Shelby Co. (ECWd) –
While reviewing the financial reporting to the Illinois State Comptroller for Shelbyville Township, some serious discrepancies have been identified. I briefly referenced those discrepancies during the last meeting which can be viewed from the video in this article.
For the purpose of this article, we are only going to look at the General Assistance (Public Aid) reporting for the last three years. There are two reports being compared. The first is the Supervisors Annual Report and the non-election year reporting to the Comptroller. The 2014 reporting is the only year in the last three that matches the reporting given to the residents in the Supervisors Annual Financial Reporting.
Supervisors Financial Reporting
- 2016 General Assistance Expenditures – $40,302.00
- 2015 General Assistance Expenditures – $48,865.28
- 2014 General Assistance Expenditures – $40,708.00
Reporting to the Illinois Comptroller (Welfare is the column for Generals Assistance)
It should be noted that Township Government with less than $850,000.00 in revenue are only required to have their books audited by a CPA after each election. The audit committee is to provide an audit within 6 months of the close of each fiscal year. With a $40,302.00 error in 2016 and a $22,458.58 difference in reporting in 2015, it’s safe to question how such an error is not noticed.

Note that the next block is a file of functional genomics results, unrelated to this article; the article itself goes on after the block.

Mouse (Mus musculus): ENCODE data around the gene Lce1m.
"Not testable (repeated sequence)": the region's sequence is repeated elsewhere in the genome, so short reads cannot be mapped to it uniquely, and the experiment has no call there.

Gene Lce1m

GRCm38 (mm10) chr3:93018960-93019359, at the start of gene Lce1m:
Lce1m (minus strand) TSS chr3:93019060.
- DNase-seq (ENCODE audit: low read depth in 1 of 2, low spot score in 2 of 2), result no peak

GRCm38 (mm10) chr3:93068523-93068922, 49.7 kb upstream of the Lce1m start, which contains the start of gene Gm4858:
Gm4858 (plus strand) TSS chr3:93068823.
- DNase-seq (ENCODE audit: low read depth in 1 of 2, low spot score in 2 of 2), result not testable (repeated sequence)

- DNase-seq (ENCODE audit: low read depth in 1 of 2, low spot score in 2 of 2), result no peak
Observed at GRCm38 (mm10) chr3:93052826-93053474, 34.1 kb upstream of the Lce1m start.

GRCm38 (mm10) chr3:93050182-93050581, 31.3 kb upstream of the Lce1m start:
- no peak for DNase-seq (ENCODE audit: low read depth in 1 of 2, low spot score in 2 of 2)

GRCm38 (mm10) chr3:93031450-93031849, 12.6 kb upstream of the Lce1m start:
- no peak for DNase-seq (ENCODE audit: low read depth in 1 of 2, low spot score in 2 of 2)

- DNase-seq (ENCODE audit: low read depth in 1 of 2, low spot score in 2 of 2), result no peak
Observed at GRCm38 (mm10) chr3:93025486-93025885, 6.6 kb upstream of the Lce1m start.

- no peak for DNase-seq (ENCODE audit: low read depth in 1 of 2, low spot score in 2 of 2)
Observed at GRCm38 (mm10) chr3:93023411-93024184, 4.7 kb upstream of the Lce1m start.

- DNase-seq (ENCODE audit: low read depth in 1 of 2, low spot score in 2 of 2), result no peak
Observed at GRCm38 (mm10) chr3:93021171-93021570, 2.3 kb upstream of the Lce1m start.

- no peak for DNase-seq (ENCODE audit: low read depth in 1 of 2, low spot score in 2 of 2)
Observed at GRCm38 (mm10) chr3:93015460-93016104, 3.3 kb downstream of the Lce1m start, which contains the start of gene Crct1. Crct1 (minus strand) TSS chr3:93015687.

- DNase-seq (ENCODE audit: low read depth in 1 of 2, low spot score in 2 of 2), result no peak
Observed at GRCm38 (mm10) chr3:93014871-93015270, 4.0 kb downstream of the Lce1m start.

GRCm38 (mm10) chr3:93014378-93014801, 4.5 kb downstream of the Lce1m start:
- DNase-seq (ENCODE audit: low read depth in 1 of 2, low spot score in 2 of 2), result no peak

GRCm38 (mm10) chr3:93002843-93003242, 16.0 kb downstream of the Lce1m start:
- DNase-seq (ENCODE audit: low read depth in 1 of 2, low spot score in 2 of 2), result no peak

(60 ILCS 1/80-10)
Sec. 80-10. Board meetings; township and road district accounts.
(a) The township board shall meet at the township clerk’s office for the purpose of examining and auditing the township and road district accounts before any bills (other than general assistance, obligations for Social Security taxes as required by the Social Security Enabling Act, and wages that are subject to the Illinois Wage Payment and Collection Act, or other expenses determined by the township board by resolution) are paid, provided that payments made pursuant to a board resolution shall be reviewed and verified at the next meeting. The board may meet at other times as they determine. The township board may consider and approve bills individually or in a summary statement of any number of bills.
It is the above discrepancies that I was referring to during the March meeting that I encouraged the board to look into in hopes that such discrepancies can be identified and corrected.